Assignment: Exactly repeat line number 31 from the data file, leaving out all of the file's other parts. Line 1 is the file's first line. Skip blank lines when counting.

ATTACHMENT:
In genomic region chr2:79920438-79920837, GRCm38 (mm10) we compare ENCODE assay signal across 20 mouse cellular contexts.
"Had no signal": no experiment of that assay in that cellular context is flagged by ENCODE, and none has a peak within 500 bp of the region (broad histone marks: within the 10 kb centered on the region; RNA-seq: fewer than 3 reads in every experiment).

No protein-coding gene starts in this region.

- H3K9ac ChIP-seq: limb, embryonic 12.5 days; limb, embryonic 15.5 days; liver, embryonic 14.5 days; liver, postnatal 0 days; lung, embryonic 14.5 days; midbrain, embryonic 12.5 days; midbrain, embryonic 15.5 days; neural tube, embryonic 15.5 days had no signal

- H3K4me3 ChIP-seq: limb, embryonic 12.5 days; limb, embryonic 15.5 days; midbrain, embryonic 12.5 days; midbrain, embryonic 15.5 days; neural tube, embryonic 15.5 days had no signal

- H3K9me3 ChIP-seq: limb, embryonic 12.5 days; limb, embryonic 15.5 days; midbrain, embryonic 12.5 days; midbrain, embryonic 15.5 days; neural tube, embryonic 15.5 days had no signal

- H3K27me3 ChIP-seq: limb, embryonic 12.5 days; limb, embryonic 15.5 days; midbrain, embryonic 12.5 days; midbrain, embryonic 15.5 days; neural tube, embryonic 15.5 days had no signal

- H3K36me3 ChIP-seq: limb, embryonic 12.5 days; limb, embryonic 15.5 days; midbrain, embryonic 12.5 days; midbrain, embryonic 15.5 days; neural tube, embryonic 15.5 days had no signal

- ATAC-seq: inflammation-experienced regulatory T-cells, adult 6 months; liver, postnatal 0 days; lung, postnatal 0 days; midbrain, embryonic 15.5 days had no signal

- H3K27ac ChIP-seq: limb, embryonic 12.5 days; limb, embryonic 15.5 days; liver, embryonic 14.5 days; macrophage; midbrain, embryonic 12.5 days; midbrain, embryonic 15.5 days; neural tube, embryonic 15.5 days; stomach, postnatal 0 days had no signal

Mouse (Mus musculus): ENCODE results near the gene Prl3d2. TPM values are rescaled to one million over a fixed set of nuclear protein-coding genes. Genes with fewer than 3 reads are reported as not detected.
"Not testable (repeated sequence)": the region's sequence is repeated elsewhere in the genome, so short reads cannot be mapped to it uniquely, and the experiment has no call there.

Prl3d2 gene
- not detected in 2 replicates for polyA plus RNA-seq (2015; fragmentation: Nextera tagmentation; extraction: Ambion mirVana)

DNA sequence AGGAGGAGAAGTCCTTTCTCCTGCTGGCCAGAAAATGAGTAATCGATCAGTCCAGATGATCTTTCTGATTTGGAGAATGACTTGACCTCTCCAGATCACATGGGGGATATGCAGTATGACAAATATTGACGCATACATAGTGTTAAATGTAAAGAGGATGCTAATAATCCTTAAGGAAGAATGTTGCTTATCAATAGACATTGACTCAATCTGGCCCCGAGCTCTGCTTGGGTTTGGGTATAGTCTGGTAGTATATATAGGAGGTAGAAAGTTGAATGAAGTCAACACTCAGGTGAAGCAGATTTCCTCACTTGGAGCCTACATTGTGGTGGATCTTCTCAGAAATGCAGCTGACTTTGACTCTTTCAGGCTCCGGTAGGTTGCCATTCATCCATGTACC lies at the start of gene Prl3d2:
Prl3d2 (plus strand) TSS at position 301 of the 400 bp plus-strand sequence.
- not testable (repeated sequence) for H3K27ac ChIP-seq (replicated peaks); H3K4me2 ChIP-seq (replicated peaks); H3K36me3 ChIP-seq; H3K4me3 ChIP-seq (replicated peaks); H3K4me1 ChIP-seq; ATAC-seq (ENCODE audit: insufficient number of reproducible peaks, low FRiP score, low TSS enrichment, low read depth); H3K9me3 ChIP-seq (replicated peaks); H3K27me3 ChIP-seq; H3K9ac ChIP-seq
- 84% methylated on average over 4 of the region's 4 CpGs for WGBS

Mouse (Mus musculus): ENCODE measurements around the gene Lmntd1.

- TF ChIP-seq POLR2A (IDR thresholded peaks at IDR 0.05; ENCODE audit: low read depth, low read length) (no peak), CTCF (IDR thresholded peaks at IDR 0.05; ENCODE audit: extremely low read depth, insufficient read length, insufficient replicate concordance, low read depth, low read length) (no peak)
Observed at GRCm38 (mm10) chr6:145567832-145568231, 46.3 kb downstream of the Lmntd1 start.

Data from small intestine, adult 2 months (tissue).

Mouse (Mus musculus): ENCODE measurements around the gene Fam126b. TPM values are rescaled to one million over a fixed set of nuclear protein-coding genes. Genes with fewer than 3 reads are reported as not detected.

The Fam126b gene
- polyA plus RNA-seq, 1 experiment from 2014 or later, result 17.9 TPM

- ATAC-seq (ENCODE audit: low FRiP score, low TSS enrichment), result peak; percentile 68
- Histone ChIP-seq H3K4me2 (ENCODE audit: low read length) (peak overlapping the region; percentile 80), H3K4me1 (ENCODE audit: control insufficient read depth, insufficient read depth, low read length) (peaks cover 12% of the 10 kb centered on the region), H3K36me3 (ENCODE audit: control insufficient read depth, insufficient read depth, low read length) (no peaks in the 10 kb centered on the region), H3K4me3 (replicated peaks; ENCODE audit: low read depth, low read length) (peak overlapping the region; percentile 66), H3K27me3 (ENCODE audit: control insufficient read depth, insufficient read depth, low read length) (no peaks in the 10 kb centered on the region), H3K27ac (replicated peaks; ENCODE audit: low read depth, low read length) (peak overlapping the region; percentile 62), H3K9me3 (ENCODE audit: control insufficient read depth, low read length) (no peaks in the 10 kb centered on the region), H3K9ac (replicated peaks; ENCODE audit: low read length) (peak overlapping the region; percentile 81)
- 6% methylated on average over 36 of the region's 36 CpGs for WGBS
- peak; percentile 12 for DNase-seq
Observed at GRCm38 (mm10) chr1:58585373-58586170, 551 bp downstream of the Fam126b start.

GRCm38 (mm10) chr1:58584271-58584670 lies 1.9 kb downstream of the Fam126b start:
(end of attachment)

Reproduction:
GRCm38 (mm10) chr1:58584271-58584670 lies 1.9 kb downstream of the Fam126b start: